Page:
The western has been pronounced dead so often over the past few decades it’s no wonder the films themselves always seem to contain funerals. It’s genre tradition now, one to which we’ve already become inured. And yet, with The Sisters Brothers, here we are again. The new film from director Jacques Audiard has a couple of funerals (sort of), and it functions on the whole as an ending of sorts. So surely from all that cinematic death, some life? Well, hold your horses.
The titular brothers, Charlie and Eli (Joaquin Phoenix and John C. Reilly), are mercenaries at work for the all-powerful Commodore. As per reputation, they’re both excellent at their job, despite obvious foibles; Eli is a gentle soul, Charlie a crass and violent drunk. Their latest mission involves tracking down a man named Hermann Kermit Warm (curiously played by Riz Ahmed), through the advance aid of John Morris (sleepily played by Jake Gyllenhaal). These latter men’s quest involves gold alchemy with a pinch of broader existential concerns. We’ve seen enough westerns to know what happens when they all clash. Remaining unclear is what drew Audiard to this material (adapted from the tragi-comic novel by Patrick DeWitt) in the first place. The French director has an affinity for slow-burn action, as his Palme D’Or-winning Dheepan can attest, but comedy? Not so much. Audiard never goes less than full bore though (he’s got a reputation too), so the violence in The Sisters Brothers is fast and stark. Efforts are also made in recreating the dark naturalism of the period. And as expected from such a quartet of actors, there’s almost always something to watch. Reilly, in particular, as the killer who desires to be anything but, shines brightest.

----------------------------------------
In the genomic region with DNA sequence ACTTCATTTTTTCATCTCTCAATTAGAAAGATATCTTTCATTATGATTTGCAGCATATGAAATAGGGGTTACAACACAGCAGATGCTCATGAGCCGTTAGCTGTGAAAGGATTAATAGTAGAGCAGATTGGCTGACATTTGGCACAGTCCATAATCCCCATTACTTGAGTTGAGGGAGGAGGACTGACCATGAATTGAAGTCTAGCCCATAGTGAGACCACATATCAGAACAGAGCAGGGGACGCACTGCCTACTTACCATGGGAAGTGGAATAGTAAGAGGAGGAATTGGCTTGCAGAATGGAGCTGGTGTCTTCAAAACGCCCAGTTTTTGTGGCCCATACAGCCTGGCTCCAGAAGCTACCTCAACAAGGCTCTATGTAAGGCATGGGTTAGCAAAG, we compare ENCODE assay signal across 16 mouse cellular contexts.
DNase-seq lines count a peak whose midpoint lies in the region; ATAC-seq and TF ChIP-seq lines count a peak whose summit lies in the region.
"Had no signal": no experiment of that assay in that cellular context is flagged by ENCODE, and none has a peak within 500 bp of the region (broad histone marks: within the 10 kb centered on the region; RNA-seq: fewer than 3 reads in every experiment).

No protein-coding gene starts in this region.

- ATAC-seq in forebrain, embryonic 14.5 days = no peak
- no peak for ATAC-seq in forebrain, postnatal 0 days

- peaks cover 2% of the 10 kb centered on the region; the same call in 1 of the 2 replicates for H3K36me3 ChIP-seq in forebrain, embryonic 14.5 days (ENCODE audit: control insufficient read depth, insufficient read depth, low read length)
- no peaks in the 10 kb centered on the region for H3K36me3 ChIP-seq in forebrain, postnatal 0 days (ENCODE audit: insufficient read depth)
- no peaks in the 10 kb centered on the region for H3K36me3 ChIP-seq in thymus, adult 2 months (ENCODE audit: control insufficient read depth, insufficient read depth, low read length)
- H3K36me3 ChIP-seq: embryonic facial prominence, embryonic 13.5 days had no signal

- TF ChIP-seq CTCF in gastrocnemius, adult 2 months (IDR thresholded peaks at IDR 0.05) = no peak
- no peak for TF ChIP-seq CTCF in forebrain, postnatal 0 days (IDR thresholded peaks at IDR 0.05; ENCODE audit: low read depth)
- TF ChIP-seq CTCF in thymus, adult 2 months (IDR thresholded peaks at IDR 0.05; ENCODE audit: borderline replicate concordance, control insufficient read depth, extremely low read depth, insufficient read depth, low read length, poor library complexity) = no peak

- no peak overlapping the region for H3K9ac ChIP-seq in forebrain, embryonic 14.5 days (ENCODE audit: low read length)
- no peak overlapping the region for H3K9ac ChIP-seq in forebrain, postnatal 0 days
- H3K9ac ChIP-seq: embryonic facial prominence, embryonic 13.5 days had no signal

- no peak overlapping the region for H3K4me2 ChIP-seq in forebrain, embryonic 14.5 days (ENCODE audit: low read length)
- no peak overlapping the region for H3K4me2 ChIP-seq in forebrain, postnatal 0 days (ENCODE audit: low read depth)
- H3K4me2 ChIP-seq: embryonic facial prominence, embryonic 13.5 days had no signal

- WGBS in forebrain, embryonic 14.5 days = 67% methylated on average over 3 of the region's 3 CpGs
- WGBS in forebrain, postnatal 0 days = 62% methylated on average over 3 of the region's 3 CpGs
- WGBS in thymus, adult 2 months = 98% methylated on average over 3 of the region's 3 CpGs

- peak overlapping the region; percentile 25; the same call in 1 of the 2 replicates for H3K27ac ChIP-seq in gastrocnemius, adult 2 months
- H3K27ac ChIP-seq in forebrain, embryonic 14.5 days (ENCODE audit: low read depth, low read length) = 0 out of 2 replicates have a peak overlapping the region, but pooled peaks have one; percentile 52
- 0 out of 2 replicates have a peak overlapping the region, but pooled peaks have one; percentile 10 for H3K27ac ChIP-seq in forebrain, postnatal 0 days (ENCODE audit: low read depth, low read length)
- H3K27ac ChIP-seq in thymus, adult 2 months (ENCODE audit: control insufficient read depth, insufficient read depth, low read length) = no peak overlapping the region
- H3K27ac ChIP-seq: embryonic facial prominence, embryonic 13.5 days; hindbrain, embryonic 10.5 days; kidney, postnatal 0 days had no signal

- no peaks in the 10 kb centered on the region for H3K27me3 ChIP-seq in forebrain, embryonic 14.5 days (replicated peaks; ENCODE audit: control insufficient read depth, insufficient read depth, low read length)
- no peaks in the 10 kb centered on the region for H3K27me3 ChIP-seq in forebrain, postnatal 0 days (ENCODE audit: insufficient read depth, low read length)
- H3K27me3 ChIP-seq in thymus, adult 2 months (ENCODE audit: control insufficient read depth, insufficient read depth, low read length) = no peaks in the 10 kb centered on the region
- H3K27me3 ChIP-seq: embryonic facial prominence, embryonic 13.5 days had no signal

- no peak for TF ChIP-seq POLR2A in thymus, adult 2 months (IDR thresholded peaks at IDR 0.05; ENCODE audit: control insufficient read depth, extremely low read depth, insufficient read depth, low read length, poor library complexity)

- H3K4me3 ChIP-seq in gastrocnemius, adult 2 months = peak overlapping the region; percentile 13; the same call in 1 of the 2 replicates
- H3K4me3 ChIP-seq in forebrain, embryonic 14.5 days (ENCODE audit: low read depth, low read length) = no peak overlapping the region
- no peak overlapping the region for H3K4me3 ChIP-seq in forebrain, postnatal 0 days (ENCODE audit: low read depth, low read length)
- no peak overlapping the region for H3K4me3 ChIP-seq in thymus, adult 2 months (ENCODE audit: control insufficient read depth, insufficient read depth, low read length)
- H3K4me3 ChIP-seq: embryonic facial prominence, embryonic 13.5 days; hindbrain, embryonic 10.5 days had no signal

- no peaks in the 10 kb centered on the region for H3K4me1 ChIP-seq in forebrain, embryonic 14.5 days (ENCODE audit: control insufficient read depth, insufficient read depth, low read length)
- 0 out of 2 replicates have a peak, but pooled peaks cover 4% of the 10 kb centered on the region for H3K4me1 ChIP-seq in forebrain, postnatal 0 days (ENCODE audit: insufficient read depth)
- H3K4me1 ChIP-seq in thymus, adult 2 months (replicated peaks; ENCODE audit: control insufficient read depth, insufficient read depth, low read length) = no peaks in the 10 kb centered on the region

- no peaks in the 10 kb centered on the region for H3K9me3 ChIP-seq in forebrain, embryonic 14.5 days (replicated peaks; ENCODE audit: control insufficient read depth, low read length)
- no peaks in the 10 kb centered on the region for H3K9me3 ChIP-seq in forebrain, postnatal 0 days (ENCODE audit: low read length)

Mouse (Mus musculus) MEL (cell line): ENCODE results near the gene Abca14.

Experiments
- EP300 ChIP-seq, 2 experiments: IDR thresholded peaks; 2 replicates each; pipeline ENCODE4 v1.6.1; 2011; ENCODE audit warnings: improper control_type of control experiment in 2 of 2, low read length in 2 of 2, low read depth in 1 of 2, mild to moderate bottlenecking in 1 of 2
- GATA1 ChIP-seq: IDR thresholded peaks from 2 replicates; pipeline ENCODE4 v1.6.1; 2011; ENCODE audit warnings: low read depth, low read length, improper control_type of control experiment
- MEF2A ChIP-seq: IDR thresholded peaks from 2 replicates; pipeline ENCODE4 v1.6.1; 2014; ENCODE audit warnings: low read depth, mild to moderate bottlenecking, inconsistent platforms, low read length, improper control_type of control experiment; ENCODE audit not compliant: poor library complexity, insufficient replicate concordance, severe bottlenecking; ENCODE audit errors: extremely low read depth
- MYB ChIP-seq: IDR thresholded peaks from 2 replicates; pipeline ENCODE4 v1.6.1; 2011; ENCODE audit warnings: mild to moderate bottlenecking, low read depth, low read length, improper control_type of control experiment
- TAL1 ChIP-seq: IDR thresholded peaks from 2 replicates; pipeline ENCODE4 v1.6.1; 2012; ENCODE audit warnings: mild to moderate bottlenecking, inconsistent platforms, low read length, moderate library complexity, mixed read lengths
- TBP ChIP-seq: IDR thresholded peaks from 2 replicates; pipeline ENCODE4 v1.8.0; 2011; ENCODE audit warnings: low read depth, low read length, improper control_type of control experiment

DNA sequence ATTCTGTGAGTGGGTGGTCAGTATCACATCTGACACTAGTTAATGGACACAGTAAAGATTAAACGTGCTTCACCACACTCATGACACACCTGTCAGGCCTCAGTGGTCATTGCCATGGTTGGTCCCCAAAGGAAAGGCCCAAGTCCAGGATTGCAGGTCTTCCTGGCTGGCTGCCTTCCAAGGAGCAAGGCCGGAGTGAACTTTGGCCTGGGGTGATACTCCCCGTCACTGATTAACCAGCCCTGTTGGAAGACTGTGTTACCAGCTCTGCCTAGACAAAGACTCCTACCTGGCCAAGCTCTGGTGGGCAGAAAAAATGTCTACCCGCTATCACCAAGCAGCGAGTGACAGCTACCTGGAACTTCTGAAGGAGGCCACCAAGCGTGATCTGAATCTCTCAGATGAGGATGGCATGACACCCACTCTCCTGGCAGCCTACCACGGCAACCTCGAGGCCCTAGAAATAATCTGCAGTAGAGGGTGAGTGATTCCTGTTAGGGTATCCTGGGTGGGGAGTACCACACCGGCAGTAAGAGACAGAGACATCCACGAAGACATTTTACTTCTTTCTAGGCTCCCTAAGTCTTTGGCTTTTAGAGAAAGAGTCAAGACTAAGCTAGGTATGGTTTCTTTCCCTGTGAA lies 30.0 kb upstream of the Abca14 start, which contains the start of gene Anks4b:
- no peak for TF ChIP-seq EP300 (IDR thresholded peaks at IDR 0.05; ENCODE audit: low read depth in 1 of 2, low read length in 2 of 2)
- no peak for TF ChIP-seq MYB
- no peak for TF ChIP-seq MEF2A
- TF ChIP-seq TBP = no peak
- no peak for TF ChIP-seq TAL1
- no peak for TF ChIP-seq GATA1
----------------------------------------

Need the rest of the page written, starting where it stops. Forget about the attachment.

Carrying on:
So then, why does The Sisters Brothers not come to life as it should? There is ample movie star talent here, and Audiard, while perhaps not the first choice for an American western, has proven directorial chops. The source novel provides an answer: it’s droll and elegiac in equal measure, while the film has almost nothing droll and far too much elegy. Like his characters, Audiard strikes gold, then can’t figure out how to bring it home. He makes it out alive, and there are some shards of brilliance left—just not enough to be worth a whole lot.